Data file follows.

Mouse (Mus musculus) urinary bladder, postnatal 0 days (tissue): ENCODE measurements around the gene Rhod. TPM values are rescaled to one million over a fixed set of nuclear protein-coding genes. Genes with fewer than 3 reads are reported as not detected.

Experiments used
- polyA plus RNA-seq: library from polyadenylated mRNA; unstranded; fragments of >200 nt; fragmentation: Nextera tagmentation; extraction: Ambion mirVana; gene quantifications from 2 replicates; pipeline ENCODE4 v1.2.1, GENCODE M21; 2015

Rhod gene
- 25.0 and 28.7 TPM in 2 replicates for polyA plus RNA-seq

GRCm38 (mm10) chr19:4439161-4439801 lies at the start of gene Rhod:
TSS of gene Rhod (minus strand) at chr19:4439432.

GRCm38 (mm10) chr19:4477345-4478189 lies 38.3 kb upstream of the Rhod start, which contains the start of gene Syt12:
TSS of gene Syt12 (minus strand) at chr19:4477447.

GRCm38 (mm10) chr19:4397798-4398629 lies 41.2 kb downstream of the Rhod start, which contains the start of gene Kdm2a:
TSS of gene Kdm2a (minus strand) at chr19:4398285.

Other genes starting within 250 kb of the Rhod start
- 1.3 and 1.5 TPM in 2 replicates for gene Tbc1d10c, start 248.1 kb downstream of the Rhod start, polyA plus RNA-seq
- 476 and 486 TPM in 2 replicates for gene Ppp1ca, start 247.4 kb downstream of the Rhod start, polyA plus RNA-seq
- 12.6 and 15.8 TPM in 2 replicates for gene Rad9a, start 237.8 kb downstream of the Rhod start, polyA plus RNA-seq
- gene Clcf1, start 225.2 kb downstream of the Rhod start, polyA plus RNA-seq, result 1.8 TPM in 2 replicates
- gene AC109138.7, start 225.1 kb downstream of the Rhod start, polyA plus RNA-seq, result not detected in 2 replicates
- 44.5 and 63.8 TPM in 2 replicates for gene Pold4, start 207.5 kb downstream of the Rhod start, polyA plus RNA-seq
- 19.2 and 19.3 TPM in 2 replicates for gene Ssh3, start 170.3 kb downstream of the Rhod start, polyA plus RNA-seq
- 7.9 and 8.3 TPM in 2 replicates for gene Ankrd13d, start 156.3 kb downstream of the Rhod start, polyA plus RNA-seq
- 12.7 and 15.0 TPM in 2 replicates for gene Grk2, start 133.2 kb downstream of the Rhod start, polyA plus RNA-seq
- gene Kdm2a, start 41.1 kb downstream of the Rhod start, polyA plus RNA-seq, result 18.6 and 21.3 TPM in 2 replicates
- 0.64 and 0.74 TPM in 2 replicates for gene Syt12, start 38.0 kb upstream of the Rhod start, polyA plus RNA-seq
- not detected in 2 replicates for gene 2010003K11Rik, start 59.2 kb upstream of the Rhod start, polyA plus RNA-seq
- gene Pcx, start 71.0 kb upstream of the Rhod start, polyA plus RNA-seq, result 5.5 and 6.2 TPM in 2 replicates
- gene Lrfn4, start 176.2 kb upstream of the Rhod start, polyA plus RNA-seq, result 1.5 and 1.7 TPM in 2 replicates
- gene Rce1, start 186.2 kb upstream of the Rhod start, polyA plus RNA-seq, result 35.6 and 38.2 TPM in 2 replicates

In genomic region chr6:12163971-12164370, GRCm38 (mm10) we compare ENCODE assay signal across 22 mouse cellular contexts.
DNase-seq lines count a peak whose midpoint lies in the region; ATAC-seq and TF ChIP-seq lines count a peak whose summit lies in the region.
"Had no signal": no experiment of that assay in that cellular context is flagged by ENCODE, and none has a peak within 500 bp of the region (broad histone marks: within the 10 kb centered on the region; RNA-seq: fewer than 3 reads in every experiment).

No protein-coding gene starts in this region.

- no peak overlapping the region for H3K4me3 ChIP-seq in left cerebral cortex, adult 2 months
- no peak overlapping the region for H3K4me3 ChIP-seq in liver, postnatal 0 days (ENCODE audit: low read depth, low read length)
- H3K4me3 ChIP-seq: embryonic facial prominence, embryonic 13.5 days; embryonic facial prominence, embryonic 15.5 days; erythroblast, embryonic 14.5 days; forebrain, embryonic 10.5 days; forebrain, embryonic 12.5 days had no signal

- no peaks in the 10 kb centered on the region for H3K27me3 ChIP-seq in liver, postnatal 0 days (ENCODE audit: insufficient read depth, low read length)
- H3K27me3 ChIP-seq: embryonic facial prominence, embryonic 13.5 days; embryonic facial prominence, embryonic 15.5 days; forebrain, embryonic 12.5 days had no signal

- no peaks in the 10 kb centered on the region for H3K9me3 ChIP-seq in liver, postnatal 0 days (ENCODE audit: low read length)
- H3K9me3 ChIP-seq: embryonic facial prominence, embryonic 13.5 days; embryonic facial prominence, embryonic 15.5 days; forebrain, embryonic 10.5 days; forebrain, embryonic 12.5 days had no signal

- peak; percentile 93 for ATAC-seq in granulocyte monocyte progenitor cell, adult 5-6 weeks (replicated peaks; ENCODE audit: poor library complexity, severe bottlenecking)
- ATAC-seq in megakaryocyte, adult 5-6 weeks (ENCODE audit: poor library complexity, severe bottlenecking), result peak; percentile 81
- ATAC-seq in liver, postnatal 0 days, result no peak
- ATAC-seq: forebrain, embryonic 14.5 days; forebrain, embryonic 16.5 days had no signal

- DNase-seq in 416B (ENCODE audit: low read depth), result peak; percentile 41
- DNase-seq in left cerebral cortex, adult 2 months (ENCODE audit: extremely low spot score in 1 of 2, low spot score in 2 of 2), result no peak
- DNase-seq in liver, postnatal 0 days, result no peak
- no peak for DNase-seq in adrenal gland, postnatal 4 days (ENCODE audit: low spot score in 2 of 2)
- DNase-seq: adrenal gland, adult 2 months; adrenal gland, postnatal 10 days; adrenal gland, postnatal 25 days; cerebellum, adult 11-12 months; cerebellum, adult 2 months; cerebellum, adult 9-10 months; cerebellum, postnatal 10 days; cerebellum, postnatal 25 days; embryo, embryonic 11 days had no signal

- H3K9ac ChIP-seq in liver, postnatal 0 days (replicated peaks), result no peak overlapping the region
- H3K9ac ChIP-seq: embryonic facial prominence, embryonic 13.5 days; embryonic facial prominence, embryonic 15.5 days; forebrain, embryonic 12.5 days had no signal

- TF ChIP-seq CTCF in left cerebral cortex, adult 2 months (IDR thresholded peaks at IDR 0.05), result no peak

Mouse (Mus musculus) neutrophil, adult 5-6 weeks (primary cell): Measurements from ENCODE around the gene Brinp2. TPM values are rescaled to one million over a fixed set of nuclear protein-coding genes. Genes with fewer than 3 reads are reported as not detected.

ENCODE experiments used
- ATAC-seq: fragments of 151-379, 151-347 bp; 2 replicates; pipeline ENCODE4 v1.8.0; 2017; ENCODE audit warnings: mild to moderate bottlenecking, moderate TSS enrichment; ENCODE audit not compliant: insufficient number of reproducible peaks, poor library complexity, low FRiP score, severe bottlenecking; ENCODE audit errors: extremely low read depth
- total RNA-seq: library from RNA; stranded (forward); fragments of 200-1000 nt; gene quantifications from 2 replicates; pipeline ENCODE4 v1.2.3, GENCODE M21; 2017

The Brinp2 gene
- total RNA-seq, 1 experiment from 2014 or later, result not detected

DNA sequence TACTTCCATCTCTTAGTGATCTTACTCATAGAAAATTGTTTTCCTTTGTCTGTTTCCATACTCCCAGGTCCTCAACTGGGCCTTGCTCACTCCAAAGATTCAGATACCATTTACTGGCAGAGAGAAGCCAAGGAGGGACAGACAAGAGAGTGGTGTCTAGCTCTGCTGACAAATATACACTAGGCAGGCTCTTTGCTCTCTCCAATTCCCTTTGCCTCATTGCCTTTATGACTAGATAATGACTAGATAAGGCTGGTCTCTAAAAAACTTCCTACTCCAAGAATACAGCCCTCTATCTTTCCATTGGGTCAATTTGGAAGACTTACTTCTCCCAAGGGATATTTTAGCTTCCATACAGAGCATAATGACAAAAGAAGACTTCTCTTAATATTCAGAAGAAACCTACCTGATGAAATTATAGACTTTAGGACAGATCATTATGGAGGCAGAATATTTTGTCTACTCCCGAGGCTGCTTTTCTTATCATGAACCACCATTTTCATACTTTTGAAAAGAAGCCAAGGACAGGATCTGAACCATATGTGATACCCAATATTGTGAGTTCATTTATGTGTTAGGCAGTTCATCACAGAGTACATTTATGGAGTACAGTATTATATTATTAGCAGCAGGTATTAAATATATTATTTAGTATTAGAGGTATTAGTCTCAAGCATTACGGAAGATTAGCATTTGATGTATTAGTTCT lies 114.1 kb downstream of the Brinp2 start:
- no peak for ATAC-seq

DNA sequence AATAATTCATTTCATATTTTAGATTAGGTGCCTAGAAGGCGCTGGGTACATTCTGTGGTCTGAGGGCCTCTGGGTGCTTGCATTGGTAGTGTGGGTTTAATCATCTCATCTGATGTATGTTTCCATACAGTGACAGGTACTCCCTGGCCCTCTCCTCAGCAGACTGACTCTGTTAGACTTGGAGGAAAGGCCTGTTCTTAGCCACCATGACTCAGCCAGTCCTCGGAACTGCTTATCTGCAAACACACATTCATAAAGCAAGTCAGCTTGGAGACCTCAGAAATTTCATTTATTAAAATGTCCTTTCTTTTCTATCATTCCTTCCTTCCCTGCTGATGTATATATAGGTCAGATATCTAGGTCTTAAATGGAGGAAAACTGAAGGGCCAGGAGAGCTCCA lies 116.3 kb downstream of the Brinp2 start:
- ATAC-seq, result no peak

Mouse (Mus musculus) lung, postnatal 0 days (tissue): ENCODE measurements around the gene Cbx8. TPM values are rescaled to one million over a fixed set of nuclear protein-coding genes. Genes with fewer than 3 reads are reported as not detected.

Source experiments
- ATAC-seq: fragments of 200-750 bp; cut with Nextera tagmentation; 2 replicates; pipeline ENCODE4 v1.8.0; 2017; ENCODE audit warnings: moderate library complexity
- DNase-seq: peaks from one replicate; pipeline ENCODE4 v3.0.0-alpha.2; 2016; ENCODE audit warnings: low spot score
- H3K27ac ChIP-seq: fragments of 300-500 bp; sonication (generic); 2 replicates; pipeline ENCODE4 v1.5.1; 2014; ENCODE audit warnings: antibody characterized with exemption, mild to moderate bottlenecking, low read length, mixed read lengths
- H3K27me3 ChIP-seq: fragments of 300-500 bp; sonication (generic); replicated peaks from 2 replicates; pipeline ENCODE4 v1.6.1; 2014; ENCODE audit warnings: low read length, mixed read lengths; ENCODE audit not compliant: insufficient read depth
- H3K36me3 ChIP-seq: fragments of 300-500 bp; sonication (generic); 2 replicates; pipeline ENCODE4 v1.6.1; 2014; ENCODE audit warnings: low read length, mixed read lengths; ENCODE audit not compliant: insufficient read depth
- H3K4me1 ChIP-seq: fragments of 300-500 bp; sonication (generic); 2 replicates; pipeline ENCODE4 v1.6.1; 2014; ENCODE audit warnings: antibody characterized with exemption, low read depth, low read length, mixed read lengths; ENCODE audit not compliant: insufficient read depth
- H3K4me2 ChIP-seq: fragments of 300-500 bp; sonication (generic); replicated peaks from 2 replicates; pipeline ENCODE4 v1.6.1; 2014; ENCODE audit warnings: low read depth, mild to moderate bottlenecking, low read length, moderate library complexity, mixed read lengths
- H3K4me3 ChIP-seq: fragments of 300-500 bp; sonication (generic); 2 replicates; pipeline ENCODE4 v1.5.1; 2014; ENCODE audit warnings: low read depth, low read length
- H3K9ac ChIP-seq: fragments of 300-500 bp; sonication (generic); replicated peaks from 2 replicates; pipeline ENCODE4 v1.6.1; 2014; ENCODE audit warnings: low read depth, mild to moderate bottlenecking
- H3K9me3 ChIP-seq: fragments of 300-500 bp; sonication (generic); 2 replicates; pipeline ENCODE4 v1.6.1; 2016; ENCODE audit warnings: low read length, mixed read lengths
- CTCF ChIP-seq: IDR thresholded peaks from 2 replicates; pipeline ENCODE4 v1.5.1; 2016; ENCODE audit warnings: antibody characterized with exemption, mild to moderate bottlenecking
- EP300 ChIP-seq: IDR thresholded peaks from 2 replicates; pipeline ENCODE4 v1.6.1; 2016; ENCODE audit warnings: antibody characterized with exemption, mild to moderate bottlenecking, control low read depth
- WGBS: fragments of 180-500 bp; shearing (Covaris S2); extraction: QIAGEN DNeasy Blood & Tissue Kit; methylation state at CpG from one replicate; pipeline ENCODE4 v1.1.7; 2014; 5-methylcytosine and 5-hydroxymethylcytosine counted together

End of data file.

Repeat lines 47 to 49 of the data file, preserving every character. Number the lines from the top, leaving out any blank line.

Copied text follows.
- DNase-seq: adrenal gland, adult 2 months; adrenal gland, postnatal 10 days; adrenal gland, postnatal 25 days; cerebellum, adult 11-12 months; cerebellum, adult 2 months; cerebellum, adult 9-10 months; cerebellum, postnatal 10 days; cerebellum, postnatal 25 days; embryo, embryonic 11 days had no signal

- H3K9ac ChIP-seq in liver, postnatal 0 days (replicated peaks), result no peak overlapping the region
- H3K9ac ChIP-seq: embryonic facial prominence, embryonic 13.5 days; embryonic facial prominence, embryonic 15.5 days; forebrain, embryonic 12.5 days had no signal